Does treatment of newly diagnosed idiopathic thrombocytopenic purpura reduce morbidity?
- Iris Treutiger1,
- Jukka Rajantie2,
- Bernward Zeller3,
- Jan-Inge Henter4,
- Göran Elinder1,
- Steen Rosthøj5,
- for the NOPHO ITP Study Group
- 1Sachs’ Children’s Hospital, Stockholm, Sweden
- 2Paediatric Department, Jorvi Hospital, University of Helsinki, Finland
- 3Paediatric Department, Rikshospitalet, Oslo, Norway
- 4Childhood Cancer Research Unit, Department of Woman and Child Health, Karolinska Institutet, Karolinska University Hospital, Stockholm, Sweden
- 5Paediatric Department, Aalborg Hospital, Denmark
- Correspondence to:
Dr S Rosthøj
Paediatric Department, Aalborg Hospital, Reberbansgade, 9100 Aalborg, Denmark;
- Accepted 13 April 2007
- Published Online First 25 April 2007
Aim: To explore whether early treatment of children with idiopathic thrombocytopenic purpura (ITP) with immunoglobulin and/or corticosteroids reduces subsequent morbidity.
Methods: Centres participating in a Nordic ITP study were divided according to whether they had treated more than 2/3, from 1/3 to 2/3, or less than 1/3 children within 14 days of diagnosis. The course of disease from 15 days to 6 months after diagnosis was compared for children managed at the three centre categories. The comparison was restricted to children in whom at least one platelet count <20×109/l was measured, numbering 156, 143 and 84 in the three different categories, respectively.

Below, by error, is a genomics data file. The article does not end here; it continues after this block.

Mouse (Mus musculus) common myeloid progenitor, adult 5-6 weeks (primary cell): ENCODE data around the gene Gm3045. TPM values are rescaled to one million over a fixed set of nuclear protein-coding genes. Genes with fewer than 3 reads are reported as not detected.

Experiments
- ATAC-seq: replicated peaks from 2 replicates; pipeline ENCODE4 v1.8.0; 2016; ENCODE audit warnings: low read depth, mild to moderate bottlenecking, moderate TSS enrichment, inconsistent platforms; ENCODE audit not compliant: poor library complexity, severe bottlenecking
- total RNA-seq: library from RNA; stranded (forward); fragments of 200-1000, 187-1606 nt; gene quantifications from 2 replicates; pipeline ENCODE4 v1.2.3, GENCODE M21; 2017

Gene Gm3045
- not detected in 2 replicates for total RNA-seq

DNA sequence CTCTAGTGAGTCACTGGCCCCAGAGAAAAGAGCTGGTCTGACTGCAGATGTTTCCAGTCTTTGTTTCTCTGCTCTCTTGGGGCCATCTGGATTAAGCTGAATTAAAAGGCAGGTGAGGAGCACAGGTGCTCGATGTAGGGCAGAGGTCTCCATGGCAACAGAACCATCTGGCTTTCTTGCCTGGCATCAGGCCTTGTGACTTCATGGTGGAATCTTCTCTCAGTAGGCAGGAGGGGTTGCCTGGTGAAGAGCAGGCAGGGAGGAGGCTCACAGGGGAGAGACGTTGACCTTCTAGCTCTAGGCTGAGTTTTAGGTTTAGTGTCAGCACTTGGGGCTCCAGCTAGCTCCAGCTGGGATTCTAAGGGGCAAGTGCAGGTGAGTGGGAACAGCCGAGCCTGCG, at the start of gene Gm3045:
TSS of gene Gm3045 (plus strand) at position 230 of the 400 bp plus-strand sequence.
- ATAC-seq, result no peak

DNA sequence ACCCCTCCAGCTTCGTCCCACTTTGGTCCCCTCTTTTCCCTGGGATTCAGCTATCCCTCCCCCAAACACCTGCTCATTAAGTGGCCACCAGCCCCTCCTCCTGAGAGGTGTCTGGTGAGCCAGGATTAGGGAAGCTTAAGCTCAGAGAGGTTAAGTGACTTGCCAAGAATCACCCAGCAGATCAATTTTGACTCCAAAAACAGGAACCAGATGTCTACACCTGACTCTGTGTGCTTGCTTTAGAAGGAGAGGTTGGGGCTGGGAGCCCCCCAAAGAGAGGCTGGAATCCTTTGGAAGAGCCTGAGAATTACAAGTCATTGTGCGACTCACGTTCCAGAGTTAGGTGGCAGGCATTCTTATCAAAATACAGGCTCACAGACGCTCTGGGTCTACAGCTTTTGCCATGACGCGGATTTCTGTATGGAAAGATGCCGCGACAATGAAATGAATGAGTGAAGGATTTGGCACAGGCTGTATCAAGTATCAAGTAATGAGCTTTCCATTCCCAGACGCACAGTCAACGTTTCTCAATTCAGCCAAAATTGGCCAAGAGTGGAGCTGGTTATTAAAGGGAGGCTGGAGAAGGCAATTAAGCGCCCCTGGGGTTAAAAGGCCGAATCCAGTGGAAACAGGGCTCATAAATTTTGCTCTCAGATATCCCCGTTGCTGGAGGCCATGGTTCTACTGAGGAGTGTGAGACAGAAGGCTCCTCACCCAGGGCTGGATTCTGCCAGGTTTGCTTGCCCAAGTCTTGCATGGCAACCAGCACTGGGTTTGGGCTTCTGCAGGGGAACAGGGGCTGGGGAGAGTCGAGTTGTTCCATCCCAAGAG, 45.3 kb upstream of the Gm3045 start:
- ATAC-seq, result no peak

Results: The three groups of children were clinically similar but were managed with initial treatment rates of 89%, 57% and 14%, respectively. By day 15, the platelet count had stabilised to >20×109/l in 67%, 67% and 52% (p<0.05) and to >150×109/l in 38%, 29% and 29% (p<0.20). At 1 month after diagnosis there was no difference in recovery rates. Chronic ITP developed in 27%, 22% and 25% in the three groups. During follow-up, one or more disease-related events occurred in 23%, 22% and 19%, with no difference in the average numbers of episodes with mucosal bleeding. Treatment courses were administered to 19%, 13% and 11%, respectively.
Conclusion: Active treatment policies accelerated platelet recovery in children with short-lasting ITP but did not avert the development of chronic ITP and did not cause a reduction in morbidity during follow-up.
Published Online First 25 April 2007
Competing interests: None.